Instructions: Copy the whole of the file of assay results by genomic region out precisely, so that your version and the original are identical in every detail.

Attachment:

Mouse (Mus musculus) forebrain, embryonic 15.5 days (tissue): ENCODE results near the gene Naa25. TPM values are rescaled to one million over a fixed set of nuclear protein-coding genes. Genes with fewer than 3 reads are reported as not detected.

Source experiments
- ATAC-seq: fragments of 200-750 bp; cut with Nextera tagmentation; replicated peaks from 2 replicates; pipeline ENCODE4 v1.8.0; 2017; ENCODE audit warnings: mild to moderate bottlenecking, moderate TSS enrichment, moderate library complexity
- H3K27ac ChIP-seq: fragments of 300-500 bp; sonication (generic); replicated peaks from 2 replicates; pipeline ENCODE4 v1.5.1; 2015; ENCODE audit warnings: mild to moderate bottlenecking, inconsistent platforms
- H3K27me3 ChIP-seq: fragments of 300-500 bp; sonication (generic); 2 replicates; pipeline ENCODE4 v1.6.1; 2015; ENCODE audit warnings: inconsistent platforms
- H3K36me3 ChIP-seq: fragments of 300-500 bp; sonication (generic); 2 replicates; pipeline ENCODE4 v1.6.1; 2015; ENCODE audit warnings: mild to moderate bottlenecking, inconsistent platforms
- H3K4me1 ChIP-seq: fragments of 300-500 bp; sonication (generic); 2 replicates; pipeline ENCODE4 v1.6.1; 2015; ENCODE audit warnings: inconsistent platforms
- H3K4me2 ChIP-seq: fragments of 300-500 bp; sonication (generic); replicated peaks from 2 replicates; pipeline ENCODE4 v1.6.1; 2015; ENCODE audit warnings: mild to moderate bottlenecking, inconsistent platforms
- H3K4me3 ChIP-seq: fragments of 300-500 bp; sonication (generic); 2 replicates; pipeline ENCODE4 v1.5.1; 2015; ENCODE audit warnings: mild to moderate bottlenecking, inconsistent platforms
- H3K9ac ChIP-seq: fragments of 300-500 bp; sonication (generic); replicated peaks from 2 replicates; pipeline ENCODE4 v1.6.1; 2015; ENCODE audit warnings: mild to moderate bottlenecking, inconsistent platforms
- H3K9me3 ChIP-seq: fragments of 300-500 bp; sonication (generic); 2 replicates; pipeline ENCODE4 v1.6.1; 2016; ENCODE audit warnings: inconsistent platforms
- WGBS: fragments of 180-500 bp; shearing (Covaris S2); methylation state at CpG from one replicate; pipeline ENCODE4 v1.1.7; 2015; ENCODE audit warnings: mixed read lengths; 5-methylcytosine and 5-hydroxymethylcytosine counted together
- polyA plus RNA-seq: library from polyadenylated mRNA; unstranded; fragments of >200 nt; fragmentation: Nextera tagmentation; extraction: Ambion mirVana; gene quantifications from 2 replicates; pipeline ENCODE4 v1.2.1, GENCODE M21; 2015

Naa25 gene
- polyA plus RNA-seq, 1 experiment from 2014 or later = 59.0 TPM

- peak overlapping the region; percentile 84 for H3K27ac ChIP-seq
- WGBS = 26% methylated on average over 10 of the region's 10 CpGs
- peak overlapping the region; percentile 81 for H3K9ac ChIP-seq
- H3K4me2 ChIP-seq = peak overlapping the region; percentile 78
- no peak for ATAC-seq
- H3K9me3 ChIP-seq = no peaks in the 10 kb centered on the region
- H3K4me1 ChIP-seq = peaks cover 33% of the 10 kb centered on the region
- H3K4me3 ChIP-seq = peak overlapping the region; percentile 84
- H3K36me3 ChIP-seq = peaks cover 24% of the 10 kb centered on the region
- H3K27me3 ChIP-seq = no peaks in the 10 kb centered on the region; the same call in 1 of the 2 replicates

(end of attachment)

Mouse (Mus musculus) forebrain, embryonic 15.5 days (tissue): ENCODE results near the gene Naa25. TPM values are rescaled to one million over a fixed set of nuclear protein-coding genes. Genes with fewer than 3 reads are reported as not detected.

Source experiments
- ATAC-seq: fragments of 200-750 bp; cut with Nextera tagmentation; replicated peaks from 2 replicates; pipeline ENCODE4 v1.8.0; 2017; ENCODE audit warnings: mild to moderate bottlenecking, moderate TSS enrichment, moderate library complexity
- H3K27ac ChIP-seq: fragments of 300-500 bp; sonication (generic); replicated peaks from 2 replicates; pipeline ENCODE4 v1.5.1; 2015; ENCODE audit warnings: mild to moderate bottlenecking, inconsistent platforms
- H3K27me3 ChIP-seq: fragments of 300-500 bp; sonication (generic); 2 replicates; pipeline ENCODE4 v1.6.1; 2015; ENCODE audit warnings: inconsistent platforms
- H3K36me3 ChIP-seq: fragments of 300-500 bp; sonication (generic); 2 replicates; pipeline ENCODE4 v1.6.1; 2015; ENCODE audit warnings: mild to moderate bottlenecking, inconsistent platforms
- H3K4me1 ChIP-seq: fragments of 300-500 bp; sonication (generic); 2 replicates; pipeline ENCODE4 v1.6.1; 2015; ENCODE audit warnings: inconsistent platforms
- H3K4me2 ChIP-seq: fragments of 300-500 bp; sonication (generic); replicated peaks from 2 replicates; pipeline ENCODE4 v1.6.1; 2015; ENCODE audit warnings: mild to moderate bottlenecking, inconsistent platforms
- H3K4me3 ChIP-seq: fragments of 300-500 bp; sonication (generic); 2 replicates; pipeline ENCODE4 v1.5.1; 2015; ENCODE audit warnings: mild to moderate bottlenecking, inconsistent platforms
- H3K9ac ChIP-seq: fragments of 300-500 bp; sonication (generic); replicated peaks from 2 replicates; pipeline ENCODE4 v1.6.1; 2015; ENCODE audit warnings: mild to moderate bottlenecking, inconsistent platforms
- H3K9me3 ChIP-seq: fragments of 300-500 bp; sonication (generic); 2 replicates; pipeline ENCODE4 v1.6.1; 2016; ENCODE audit warnings: inconsistent platforms
- WGBS: fragments of 180-500 bp; shearing (Covaris S2); methylation state at CpG from one replicate; pipeline ENCODE4 v1.1.7; 2015; ENCODE audit warnings: mixed read lengths; 5-methylcytosine and 5-hydroxymethylcytosine counted together
- polyA plus RNA-seq: library from polyadenylated mRNA; unstranded; fragments of >200 nt; fragmentation: Nextera tagmentation; extraction: Ambion mirVana; gene quantifications from 2 replicates; pipeline ENCODE4 v1.2.1, GENCODE M21; 2015

Naa25 gene
- polyA plus RNA-seq, 1 experiment from 2014 or later = 59.0 TPM

- peak overlapping the region; percentile 84 for H3K27ac ChIP-seq
- WGBS = 26% methylated on average over 10 of the region's 10 CpGs
- peak overlapping the region; percentile 81 for H3K9ac ChIP-seq
- H3K4me2 ChIP-seq = peak overlapping the region; percentile 78
- no peak for ATAC-seq
- H3K9me3 ChIP-seq = no peaks in the 10 kb centered on the region
- H3K4me1 ChIP-seq = peaks cover 33% of the 10 kb centered on the region
- H3K4me3 ChIP-seq = peak overlapping the region; percentile 84
- H3K36me3 ChIP-seq = peaks cover 24% of the 10 kb centered on the region
- H3K27me3 ChIP-seq = no peaks in the 10 kb centered on the region; the same call in 1 of the 2 replicates